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Autophagy functions as a cell-autonomous effector mechanism of innate immunity by separating bacteria from cytosolic resources and delivering them for lysosomal destruction. How cytosolic bacteria are targeted for autophagy is incompletely understood. We recently discovered that Salmonella enterica serotype Typhimurium and Streptococcus pyogenes are detected by NDP52 (nuclear dot protein 52 kDa), after these bacteria enter the cytosol of human cells and become decorated with polyubiquitinated proteins. NDP52 binds the bacterial ubiquitin coat as well as ATG8/LC3 and delivers cytosolic bacteria into autophagosomes. In the absence of NDP52 ubiquitin-coated bacteria accumulate outside ATG8/LC3(+) autophagosomes. Cells lacking NDP52 fail to restrict bacterial proliferation, as do cells depleted of TBK1, an IKK family kinase colocalizing with NDP52 at the bacterial surface. Our findings demonstrate the existence of a receptor for the selective autophagy of cytosolic bacteria, suggesting that cells are able to differentiate between antibacterial and other forms of autophagy.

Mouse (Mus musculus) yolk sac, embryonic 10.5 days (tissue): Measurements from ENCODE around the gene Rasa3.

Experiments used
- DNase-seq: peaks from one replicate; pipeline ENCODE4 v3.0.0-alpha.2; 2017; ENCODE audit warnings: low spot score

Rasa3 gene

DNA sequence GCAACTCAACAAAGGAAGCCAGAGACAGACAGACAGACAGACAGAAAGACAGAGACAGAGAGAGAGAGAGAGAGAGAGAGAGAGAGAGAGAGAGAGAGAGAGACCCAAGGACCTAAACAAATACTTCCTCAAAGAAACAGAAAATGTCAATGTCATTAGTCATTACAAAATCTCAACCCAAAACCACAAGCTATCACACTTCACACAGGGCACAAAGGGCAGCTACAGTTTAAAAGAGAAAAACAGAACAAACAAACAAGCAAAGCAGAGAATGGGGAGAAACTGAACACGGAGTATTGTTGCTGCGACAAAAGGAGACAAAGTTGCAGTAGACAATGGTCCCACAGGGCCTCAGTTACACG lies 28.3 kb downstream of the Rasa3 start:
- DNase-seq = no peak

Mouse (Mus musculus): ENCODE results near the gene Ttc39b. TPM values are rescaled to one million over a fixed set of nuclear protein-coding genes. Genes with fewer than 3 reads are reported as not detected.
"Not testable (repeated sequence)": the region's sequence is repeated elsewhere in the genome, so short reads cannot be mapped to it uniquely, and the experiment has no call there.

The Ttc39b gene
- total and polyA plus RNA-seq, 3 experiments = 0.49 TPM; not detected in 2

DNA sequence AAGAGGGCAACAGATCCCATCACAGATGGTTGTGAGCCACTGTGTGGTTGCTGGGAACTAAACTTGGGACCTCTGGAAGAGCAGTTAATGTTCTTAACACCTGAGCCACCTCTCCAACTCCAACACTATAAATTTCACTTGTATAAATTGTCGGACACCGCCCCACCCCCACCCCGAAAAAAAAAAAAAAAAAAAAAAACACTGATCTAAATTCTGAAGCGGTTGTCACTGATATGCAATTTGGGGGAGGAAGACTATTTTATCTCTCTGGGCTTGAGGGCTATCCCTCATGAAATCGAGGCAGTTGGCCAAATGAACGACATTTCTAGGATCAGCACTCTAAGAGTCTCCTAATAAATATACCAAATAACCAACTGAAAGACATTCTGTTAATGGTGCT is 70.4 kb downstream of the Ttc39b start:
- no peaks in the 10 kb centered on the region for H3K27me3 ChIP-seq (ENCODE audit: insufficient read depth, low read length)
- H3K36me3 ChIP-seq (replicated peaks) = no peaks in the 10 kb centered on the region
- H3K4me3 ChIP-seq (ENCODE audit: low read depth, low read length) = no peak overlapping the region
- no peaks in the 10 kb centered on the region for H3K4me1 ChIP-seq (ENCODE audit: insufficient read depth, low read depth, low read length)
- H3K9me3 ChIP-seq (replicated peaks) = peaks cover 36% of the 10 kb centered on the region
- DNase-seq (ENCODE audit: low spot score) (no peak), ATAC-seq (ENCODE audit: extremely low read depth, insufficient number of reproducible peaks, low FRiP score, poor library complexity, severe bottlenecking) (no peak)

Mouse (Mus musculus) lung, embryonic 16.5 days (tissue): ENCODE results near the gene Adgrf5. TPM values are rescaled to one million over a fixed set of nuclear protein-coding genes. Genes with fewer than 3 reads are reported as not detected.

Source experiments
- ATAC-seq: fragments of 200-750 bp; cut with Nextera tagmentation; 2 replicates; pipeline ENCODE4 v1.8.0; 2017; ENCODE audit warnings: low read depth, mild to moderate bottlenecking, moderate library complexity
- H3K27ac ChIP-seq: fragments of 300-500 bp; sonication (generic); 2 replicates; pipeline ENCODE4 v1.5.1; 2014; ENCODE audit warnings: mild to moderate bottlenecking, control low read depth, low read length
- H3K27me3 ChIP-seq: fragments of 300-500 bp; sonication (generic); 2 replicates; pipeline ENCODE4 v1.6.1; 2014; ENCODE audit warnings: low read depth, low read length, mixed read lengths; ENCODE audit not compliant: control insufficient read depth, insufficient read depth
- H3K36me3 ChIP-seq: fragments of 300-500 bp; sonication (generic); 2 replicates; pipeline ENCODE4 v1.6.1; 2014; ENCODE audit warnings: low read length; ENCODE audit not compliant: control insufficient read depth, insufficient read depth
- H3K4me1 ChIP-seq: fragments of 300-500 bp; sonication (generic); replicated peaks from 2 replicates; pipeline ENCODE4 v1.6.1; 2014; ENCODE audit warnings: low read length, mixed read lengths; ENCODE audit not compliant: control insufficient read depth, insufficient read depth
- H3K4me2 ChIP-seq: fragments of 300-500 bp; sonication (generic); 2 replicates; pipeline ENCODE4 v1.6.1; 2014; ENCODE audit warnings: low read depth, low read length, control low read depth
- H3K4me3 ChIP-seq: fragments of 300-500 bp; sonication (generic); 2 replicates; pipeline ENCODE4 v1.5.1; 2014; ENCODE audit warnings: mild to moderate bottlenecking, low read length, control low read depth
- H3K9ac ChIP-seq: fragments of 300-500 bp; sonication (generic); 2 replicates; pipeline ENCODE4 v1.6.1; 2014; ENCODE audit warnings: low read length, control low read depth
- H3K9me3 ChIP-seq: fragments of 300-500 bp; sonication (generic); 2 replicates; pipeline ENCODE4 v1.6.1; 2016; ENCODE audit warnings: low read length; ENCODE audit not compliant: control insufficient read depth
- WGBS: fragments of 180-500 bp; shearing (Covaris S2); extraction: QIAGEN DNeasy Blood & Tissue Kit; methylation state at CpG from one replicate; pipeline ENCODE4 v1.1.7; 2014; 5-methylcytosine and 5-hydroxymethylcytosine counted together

Original publication

DOI

10.4161/auto.6.2.11118

Type

Journal article

Journal

Autophagy

Publication Date

04/02/2010

Volume

6

Pages

288 - 289

Addresses

MRC Laboratory of Molecular Biology, Division of Protein and Nucleic Acid Chemistry, Cambridge, UK.

Keywords

Cytosol, Humans, Salmonella typhimurium, Streptococcus pyogenes, Protein-Serine-Threonine Kinases, Nuclear Proteins, Ubiquitin, Autophagy